WESTPORT — Last March, Greg Strauss landed a job on a yacht in Antigua, fulfilling his dream of working at a Caribbean port.
Just weeks after Strauss, Staples High School class of 2013, graduated from the Virginia Polytechnic Institute in December 2017, he headed down to Antigua and for two months, lived in a hostel and walked the Antiguan docks, taking whatever boat work he could find in hopes of gaining a full-time job, which he did, in March, as a deckhand on a private charter yacht.
At the same time Strauss, 23, pampered the yacht’s guests with fine dining meals and water sports excursions, he was pampered by the chef’s three cooked meals a day and free room and board, not to mention the company of the boat’s other young workers.
“I had it made more than anyone knows or could even understand,” Strauss said. He planned to work on the boat for two years.
Strauss’ plans changed on April 5, however, when the boat captain organized a day-off for the crew to a waterfall. While everyone was jumping off the waterfalls, Strauss went higher than he probably should have, and when he landed, sustained serious injury to his back and right leg.
Strauss was taken to a hospital in Grenada, where he was met by the 28-year-old Cuban neurosurgeon Dr. Nillo Alveraz who was in Grenada for hurricane relief. While everyone looked at the bone sticking out of Strauss’s rig
ht foot, Alveraz listened to Strauss while he spoke of pain in his back despite the absence of physical markers of a back injury and Alveraz determined Strauss had fractures and compression in his spinal cord.
“He told me I don’t have the proper equipment and I don’t have the proper people here, but we have to do this. I’m going to make it happen. You need surgery immediately. He knew there was going to be a lot of blood loss so he even went to the blood bank to pick out my blood to make sure there was nothing tainted,” Strauss said of Alveraz.
For nearly 10 hours Alveraz operated on Strauss’ back through the night and stayed awake to greet him in the morning. “Dr. Alveraz told me I’d walk again and I knew from his sincerity and his compassion and confidence that was it, and I never looked back from there. Even on the toughest days laying on my back not being able to move, that’s all I thought about: this isn’t going to happen overnight, but I’m going to walk again and find this surgeon no matter where he is” Strauss said.
From Grenada, Strauss was flown to Broward Health Medical Center in Fort Lauderdale, Florida, where he spent one week in the ICU followed by three weeks in a rehab hospital. The Broward doctors were impressed by Alveraz’s surgery on Strauss’s back and said his back was stable enough that the team could turn attention to the compound fractures and soft tissue damage in Strauss’s right foot and ankle.Read Full Article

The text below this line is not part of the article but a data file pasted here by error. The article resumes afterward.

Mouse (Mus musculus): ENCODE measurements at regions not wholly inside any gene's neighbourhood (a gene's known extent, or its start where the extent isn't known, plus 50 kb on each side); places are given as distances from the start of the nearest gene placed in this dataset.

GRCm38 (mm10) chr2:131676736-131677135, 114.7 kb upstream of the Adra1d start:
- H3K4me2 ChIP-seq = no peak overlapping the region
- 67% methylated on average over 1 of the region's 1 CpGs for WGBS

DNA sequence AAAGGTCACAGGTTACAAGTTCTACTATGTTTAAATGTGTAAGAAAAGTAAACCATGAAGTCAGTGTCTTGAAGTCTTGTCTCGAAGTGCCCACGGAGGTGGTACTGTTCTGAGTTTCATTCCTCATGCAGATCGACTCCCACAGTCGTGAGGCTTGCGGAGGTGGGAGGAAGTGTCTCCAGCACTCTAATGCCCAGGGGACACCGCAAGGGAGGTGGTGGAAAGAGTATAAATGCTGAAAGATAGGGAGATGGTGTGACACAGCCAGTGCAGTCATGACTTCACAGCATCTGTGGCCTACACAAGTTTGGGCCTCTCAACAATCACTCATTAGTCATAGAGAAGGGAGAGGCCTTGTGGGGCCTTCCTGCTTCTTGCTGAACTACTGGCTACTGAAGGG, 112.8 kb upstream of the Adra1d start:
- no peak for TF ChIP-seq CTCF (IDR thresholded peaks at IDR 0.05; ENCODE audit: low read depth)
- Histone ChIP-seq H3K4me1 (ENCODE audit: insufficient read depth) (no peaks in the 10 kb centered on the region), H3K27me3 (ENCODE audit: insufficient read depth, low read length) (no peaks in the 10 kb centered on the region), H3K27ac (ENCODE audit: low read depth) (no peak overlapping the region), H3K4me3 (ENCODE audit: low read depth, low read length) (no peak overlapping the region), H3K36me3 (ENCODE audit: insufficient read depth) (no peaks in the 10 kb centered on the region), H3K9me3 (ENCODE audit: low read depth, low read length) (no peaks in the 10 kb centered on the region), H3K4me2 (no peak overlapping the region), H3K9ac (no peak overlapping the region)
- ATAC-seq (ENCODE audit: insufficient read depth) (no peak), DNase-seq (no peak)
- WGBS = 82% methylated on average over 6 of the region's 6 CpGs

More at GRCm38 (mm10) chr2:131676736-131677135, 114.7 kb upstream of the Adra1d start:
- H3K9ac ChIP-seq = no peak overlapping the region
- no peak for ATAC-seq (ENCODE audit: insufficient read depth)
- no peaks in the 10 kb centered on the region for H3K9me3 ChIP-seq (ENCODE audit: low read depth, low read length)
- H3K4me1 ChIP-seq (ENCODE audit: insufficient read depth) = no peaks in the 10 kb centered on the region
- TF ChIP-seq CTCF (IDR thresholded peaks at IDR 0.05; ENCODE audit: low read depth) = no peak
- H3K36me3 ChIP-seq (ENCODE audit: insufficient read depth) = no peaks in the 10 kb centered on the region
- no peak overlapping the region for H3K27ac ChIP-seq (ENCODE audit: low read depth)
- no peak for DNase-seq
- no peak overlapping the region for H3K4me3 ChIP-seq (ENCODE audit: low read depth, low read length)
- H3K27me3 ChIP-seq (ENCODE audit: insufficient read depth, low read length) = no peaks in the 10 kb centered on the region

In order for Strauss to enjoy the most pain-free and active life possible, the doctors determined it was necessary to amputate his right foot below the knee. Later, the doctors replaced the little rods and wire Alveraz found to stabilize Strauss’s back with two titanium rods and eight screws that will remain in Strauss’s back for the rest of his life and hopefully prevent him from having to endure another back surgery.
Strauss returned home to Westport in May to great support from the community, he said. A GoFundMe page has raised over $153,000 for his recovery and although insurance has covered the majority of his medical expenses to date, Strauss said the prosthetic is a lifelong financial burden and insurance only covers the first prosthetic, so he will likely use the GoFundMe money for future replacements.
Through physical therapy, Strauss is gaining back his functionality and strength. He’ll soon take a test for certification to drive with his left foot.
“For me, I grew up always as a competitor whether it was against other people or just with myself, driving myself to do better athletically. It’s been like a new challenge having a prosthetic. That’s how I’ve been approaching it. Every day I wake up and have to do something to make my life better,” Strauss, who played football and lacrosse at Staples, said, adding, “Now that this has happened I’ve been opened to the whole world of Paralympics.”
Paralympians on social media have inspired Strauss through the last few months and one day he’d like to find a sport to pursue in the Paralympics, he said.
Most of all, Strauss said his family, friends, and the broader community have been his greatest inspiration. “It’s really the support and love that helps me every day. My friends reach out to me every day and my family and my parents are awesome,” Strauss said. “It’s just the little things that have started to not go unnoticed because when you feel so helpless, which I did when this first happened, it opens up a whole new perspective on people,” Strauss added.
Strauss has also connected with Alveraz.
“We text and send videos and stuff now and then,” Strauss said, saying given all the support he’s received, he wants to give the same to others.
“Now that I’m feeling like I’m going to make a full recovery, be my normal self again, and lead my most fulfilling life, I’m thinking about how I can give back, because I’m not going to be the last person for whom a terrible accident happens to or who gets sick or goes through any type of struggle in their life,” said Strauss, who recently became involved with Runway of Dreams, an organization that seeks to adapt mainstream clothing for people with disabilities.
“I’m at the point where I feel I’m ready to take the next step, but my back is still healing, my prosthetic is still maturing. It’s just about being patient. You don’t want to push it and screw something up. That’s not worth it. I’ve made it this far so I can take my time,” Strauss said.
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